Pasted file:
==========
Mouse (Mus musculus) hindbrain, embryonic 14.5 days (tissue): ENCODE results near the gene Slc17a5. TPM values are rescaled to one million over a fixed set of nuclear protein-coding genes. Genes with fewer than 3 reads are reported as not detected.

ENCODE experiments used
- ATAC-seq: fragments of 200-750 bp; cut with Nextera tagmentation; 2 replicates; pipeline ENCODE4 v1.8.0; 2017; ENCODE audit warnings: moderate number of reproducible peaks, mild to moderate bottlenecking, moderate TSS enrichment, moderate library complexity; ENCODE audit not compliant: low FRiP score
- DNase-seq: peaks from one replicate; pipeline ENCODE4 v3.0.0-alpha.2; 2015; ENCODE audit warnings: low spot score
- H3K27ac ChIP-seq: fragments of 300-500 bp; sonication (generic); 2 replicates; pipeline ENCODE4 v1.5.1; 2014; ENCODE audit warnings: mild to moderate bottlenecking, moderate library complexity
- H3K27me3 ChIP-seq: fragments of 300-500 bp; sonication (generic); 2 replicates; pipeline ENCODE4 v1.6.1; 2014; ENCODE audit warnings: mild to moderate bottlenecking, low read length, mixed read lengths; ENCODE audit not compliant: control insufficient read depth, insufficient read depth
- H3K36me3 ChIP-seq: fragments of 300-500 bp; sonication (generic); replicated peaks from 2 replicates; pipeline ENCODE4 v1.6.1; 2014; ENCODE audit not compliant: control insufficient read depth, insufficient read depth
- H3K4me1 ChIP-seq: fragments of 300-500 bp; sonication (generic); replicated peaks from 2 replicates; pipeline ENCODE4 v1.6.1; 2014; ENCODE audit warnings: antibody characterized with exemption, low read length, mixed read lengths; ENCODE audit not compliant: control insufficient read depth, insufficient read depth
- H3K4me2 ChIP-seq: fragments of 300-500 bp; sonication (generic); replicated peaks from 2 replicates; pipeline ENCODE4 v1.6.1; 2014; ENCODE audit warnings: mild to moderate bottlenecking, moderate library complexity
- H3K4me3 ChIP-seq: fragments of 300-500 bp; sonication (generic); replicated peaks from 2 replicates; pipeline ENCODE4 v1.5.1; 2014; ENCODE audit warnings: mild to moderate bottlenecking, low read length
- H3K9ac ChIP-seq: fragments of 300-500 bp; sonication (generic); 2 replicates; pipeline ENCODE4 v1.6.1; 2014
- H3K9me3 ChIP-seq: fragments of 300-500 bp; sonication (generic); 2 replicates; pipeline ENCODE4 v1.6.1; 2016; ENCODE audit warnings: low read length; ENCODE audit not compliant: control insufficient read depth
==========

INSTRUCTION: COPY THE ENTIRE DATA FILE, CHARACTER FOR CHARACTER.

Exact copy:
Mouse (Mus musculus) hindbrain, embryonic 14.5 days (tissue): ENCODE results near the gene Slc17a5. TPM values are rescaled to one million over a fixed set of nuclear protein-coding genes. Genes with fewer than 3 reads are reported as not detected.

ENCODE experiments used
- ATAC-seq: fragments of 200-750 bp; cut with Nextera tagmentation; 2 replicates; pipeline ENCODE4 v1.8.0; 2017; ENCODE audit warnings: moderate number of reproducible peaks, mild to moderate bottlenecking, moderate TSS enrichment, moderate library complexity; ENCODE audit not compliant: low FRiP score
- DNase-seq: peaks from one replicate; pipeline ENCODE4 v3.0.0-alpha.2; 2015; ENCODE audit warnings: low spot score
- H3K27ac ChIP-seq: fragments of 300-500 bp; sonication (generic); 2 replicates; pipeline ENCODE4 v1.5.1; 2014; ENCODE audit warnings: mild to moderate bottlenecking, moderate library complexity
- H3K27me3 ChIP-seq: fragments of 300-500 bp; sonication (generic); 2 replicates; pipeline ENCODE4 v1.6.1; 2014; ENCODE audit warnings: mild to moderate bottlenecking, low read length, mixed read lengths; ENCODE audit not compliant: control insufficient read depth, insufficient read depth
- H3K36me3 ChIP-seq: fragments of 300-500 bp; sonication (generic); replicated peaks from 2 replicates; pipeline ENCODE4 v1.6.1; 2014; ENCODE audit not compliant: control insufficient read depth, insufficient read depth
- H3K4me1 ChIP-seq: fragments of 300-500 bp; sonication (generic); replicated peaks from 2 replicates; pipeline ENCODE4 v1.6.1; 2014; ENCODE audit warnings: antibody characterized with exemption, low read length, mixed read lengths; ENCODE audit not compliant: control insufficient read depth, insufficient read depth
- H3K4me2 ChIP-seq: fragments of 300-500 bp; sonication (generic); replicated peaks from 2 replicates; pipeline ENCODE4 v1.6.1; 2014; ENCODE audit warnings: mild to moderate bottlenecking, moderate library complexity
- H3K4me3 ChIP-seq: fragments of 300-500 bp; sonication (generic); replicated peaks from 2 replicates; pipeline ENCODE4 v1.5.1; 2014; ENCODE audit warnings: mild to moderate bottlenecking, low read length
- H3K9ac ChIP-seq: fragments of 300-500 bp; sonication (generic); 2 replicates; pipeline ENCODE4 v1.6.1; 2014
- H3K9me3 ChIP-seq: fragments of 300-500 bp; sonication (generic); 2 replicates; pipeline ENCODE4 v1.6.1; 2016; ENCODE audit warnings: low read length; ENCODE audit not compliant: control insufficient read depth